At the eleventh hour of the eleventh day of the eleventh month, one hundred years ago, something ended and something began.
The peace after the first World War was hard-won but it was also half-hearted. Fighting stopped but many issues remained either unresolved or resolved poorly. It could have been a time of great hope and instead proved to be the intermezzo between two conflagrations.
In my studies of international relations, the term negative peace is generally used to refer to the absence of war, while positive peace indicates the presence of just, peaceful, and equitable systems. Clearly, the latter is as elusive as unicorns in Sunday bonnets because I’m going to go out on a limb and say that positive peace has never been a reality on this good earth.
I don’t really know what else to say about this upcoming anniversary. In my experience, the topic of the war and ensuing events tends to get short shrift in the US. During my time at Exeter, I took a class on the first day of the Battle of the Somme and the first-hand readings for that class repeatedly made me weep. The first day of the Somme– 1 July, 1916–was and remains the bloodiest day in British military history.
And, in my current context, that makes me think of the US. The day when the most Americans died in war was the Battle of Antietam in 1862. Americans fighting Americans.
I will tell you, I am not happy with the results of the US election this week. My fears were not realized but my hopes were disappointed. It could have been worse but it could have been so much better. In Washington, they supported some gun and public safety measures but rejected the carbon fee. In Michigan, I supported all three initiatives and all three passed, but my district’s Republican Congressional representative was reelected. Political mixed bags are rather par for the course but still.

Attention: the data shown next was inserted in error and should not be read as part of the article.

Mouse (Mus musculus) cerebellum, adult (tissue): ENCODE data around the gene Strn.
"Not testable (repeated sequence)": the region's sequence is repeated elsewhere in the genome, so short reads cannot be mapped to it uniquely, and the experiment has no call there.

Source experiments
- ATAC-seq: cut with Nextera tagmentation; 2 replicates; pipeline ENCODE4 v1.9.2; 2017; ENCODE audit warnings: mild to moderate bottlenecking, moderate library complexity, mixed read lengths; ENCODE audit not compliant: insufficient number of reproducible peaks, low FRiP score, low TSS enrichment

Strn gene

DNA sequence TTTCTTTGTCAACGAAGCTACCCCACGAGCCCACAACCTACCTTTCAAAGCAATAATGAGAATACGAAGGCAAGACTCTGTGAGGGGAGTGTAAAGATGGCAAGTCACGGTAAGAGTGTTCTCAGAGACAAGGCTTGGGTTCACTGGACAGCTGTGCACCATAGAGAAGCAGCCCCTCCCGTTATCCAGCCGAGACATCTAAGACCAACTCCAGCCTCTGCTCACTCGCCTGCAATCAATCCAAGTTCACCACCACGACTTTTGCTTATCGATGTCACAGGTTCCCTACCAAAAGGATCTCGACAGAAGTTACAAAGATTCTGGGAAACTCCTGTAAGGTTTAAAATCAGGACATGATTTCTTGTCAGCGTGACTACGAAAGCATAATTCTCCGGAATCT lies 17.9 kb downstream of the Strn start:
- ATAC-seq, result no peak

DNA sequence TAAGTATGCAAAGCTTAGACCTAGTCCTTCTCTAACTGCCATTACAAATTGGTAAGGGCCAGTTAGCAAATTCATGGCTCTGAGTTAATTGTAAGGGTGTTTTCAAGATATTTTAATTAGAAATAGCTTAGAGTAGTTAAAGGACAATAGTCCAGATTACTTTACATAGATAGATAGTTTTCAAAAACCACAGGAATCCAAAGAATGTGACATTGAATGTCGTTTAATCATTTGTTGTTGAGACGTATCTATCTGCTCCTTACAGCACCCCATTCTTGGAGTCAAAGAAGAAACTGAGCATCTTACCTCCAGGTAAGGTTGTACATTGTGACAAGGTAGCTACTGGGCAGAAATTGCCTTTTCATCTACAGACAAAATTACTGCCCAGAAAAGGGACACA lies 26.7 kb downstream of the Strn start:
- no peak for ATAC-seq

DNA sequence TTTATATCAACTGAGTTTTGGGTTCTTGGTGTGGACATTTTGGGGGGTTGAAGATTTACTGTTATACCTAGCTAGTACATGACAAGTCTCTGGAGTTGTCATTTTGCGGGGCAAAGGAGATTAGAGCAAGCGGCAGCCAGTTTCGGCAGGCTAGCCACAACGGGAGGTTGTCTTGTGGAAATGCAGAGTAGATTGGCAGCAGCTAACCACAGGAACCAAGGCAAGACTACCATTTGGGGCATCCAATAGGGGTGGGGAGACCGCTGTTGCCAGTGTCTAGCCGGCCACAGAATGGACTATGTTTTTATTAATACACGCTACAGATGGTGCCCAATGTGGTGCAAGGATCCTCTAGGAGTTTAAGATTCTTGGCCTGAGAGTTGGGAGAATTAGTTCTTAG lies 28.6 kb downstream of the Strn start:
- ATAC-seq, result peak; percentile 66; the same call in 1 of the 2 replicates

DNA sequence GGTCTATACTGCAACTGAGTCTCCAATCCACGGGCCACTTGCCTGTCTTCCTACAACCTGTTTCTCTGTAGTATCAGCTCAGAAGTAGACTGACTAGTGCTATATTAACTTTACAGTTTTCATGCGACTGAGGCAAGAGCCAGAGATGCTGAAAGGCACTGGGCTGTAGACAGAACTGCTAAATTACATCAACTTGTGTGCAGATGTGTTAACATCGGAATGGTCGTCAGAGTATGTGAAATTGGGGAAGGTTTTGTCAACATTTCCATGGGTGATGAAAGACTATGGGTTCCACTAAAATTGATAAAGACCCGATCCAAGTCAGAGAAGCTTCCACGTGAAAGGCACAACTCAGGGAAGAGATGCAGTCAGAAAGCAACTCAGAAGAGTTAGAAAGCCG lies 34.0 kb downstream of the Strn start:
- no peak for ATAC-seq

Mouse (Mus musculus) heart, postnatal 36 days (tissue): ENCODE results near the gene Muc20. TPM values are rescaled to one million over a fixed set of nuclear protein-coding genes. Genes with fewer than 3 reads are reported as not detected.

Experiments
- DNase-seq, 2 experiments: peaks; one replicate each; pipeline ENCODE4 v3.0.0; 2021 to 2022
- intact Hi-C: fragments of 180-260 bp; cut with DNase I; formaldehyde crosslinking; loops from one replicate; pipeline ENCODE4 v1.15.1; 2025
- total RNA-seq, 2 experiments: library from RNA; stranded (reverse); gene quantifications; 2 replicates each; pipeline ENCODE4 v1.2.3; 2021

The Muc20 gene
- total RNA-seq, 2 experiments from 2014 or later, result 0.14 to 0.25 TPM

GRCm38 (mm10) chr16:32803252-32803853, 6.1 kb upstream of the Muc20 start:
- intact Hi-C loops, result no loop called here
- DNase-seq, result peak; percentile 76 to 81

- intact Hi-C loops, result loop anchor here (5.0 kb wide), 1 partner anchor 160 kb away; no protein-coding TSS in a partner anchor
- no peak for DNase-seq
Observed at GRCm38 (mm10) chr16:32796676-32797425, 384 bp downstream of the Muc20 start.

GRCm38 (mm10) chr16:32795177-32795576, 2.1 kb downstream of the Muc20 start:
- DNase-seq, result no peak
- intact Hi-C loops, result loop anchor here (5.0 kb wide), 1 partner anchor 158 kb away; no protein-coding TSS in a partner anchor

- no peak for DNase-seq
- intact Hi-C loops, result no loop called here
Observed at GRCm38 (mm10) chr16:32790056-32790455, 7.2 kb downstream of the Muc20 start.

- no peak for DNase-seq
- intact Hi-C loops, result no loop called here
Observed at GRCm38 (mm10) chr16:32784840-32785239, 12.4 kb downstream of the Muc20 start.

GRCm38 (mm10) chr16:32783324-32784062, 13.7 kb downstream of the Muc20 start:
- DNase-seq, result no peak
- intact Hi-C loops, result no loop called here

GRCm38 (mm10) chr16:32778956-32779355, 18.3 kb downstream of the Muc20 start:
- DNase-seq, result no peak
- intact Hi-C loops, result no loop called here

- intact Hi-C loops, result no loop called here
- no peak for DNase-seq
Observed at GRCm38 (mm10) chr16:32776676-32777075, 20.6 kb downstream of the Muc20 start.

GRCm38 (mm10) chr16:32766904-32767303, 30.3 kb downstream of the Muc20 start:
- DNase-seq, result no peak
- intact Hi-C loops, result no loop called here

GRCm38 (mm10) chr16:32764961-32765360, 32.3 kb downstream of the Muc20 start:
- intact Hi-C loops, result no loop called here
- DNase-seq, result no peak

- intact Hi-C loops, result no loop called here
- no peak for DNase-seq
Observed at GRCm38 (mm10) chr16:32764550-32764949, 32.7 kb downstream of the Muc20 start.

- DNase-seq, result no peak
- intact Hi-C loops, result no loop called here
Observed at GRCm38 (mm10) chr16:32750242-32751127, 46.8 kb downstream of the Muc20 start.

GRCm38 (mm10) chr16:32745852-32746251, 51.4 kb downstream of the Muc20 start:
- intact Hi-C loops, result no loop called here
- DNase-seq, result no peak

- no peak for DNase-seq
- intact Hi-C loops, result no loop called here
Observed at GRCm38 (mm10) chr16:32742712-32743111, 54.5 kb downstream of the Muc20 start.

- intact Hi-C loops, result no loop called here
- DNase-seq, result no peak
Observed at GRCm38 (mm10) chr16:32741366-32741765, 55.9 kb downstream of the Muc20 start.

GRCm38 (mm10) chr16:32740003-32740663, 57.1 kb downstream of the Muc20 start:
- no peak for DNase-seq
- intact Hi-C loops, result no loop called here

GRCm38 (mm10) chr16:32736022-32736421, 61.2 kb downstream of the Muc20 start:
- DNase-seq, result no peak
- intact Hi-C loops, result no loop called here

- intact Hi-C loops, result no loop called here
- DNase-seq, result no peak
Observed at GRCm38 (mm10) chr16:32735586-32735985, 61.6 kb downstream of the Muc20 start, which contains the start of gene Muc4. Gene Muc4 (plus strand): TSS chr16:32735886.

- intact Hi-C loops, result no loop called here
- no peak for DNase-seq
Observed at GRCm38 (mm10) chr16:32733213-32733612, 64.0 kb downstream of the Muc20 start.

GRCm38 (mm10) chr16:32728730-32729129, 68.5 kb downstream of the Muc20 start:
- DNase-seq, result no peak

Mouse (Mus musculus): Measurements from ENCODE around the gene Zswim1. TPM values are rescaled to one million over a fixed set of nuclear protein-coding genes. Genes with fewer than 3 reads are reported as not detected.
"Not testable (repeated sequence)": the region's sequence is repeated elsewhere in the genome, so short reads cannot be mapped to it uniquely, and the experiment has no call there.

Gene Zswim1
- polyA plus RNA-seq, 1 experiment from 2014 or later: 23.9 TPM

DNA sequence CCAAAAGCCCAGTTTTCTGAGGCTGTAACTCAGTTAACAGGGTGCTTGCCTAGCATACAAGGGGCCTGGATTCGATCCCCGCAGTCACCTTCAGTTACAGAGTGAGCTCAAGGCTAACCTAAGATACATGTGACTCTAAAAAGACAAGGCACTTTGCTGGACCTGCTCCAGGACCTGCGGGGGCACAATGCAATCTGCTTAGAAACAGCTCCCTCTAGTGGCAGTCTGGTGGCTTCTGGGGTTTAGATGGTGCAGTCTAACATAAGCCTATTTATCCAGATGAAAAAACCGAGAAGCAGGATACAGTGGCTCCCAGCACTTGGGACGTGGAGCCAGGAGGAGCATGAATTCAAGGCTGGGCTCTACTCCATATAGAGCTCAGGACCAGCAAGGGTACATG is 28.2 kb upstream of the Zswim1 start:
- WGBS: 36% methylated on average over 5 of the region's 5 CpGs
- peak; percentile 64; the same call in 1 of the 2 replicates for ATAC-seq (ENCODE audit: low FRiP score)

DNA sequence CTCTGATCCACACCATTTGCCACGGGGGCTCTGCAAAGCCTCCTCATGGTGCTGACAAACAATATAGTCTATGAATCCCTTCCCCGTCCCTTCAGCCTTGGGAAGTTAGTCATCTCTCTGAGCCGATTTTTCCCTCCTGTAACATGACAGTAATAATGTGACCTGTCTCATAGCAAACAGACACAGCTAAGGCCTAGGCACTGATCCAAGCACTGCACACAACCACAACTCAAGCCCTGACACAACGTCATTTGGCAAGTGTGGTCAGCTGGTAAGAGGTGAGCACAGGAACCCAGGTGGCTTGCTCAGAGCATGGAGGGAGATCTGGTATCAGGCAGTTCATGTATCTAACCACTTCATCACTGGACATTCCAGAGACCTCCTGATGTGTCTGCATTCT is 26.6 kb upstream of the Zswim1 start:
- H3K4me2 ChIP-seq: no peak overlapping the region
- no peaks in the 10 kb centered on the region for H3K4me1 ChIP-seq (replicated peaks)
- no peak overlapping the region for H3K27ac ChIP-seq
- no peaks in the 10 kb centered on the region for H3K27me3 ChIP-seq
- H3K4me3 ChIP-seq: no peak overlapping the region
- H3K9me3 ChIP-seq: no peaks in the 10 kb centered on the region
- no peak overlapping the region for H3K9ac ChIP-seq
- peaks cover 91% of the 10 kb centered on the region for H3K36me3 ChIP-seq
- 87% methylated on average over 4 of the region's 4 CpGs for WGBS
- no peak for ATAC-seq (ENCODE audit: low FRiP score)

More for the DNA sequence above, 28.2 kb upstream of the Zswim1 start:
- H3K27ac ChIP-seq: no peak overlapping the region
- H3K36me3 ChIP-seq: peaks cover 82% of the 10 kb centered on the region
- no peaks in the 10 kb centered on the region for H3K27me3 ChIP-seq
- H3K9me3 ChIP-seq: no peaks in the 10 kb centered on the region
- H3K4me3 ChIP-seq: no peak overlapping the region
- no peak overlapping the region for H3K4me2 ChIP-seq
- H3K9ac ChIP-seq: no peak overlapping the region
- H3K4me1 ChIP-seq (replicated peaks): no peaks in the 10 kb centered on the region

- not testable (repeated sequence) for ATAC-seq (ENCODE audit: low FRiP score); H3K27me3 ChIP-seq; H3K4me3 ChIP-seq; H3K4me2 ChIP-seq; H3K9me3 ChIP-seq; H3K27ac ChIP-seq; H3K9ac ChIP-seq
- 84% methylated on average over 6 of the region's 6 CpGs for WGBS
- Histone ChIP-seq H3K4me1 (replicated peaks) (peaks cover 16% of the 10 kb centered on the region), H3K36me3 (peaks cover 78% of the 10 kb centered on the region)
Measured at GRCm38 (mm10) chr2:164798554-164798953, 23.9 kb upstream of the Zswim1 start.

Lots of exciting ground was broken nationally–for LGBTQ+ candidates, women, people of color. Lots of things happening and there are good things among them, so there’s that, at least.
I was going to write this whole post about the anniversary of the armistice, but here we are. In many ways, though, it’s a similar kind of feeling. No war ended, of course. But there was an opportunity for some structural change and I feel like most of that opportunity was squandered.
This is all just kind of processing. These are just my initial thoughts and feelings. I don’t really consider myself a huge politico or policy wonk (or whatever bizarre term you prefer) but over the past few years I’ve gotten a great deal more into it. Simply put, I’ve recognized that all of these things effect me. They impact me.
On Facebook, I’ve seen a little saying going around. “You can’t say you love someone and then vote for people who will hurt them.” And I don’t have much else to say at this juncture.